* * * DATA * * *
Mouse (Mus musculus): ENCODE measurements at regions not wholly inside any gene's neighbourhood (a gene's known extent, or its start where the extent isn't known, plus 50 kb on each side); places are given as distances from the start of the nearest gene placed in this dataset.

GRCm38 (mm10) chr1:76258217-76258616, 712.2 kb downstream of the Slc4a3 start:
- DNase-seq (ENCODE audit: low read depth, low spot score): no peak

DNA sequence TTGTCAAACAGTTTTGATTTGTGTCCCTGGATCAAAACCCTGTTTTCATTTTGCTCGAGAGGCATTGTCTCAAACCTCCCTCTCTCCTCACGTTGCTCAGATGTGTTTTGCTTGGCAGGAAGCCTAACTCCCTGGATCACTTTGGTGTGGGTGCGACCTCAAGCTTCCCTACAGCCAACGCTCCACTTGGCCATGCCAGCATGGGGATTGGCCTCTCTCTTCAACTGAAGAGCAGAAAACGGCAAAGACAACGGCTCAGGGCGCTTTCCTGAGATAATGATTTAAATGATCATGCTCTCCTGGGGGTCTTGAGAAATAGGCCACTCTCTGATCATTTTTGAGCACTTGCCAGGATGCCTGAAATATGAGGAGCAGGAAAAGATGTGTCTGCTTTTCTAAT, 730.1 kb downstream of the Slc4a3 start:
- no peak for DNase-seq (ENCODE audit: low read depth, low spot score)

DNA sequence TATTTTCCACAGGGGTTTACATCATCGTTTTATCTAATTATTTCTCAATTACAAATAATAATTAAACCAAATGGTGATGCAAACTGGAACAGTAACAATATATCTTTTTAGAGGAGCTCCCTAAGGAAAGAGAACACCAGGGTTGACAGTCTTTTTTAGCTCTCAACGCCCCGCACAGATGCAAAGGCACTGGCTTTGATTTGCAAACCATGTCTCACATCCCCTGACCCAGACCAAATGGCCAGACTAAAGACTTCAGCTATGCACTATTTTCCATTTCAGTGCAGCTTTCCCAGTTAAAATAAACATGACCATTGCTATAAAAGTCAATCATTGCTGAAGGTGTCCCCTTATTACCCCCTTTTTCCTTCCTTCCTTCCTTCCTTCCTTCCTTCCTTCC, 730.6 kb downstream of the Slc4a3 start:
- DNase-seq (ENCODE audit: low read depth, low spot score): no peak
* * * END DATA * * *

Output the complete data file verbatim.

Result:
Mouse (Mus musculus): ENCODE measurements at regions not wholly inside any gene's neighbourhood (a gene's known extent, or its start where the extent isn't known, plus 50 kb on each side); places are given as distances from the start of the nearest gene placed in this dataset.

GRCm38 (mm10) chr1:76258217-76258616, 712.2 kb downstream of the Slc4a3 start:
- DNase-seq (ENCODE audit: low read depth, low spot score): no peak

DNA sequence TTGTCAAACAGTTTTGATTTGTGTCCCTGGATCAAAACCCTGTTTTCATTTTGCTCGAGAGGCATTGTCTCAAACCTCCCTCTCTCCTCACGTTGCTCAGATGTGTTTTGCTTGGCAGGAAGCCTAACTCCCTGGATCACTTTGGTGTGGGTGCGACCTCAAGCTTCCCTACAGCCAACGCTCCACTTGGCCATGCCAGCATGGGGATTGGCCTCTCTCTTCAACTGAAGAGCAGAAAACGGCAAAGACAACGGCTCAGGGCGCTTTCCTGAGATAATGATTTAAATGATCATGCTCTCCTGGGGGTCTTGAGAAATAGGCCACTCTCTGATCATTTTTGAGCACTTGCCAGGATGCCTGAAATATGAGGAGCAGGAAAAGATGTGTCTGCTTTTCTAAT, 730.1 kb downstream of the Slc4a3 start:
- no peak for DNase-seq (ENCODE audit: low read depth, low spot score)

DNA sequence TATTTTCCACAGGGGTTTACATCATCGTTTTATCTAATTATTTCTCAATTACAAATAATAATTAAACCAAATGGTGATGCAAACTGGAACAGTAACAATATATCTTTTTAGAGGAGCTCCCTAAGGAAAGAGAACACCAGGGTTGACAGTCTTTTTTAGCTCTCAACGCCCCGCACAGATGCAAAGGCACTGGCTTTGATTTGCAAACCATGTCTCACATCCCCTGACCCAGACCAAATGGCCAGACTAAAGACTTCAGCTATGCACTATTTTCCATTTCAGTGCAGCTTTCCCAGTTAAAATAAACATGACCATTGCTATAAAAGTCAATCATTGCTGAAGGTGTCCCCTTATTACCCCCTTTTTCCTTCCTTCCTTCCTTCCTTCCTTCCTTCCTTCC, 730.6 kb downstream of the Slc4a3 start:
- DNase-seq (ENCODE audit: low read depth, low spot score): no peak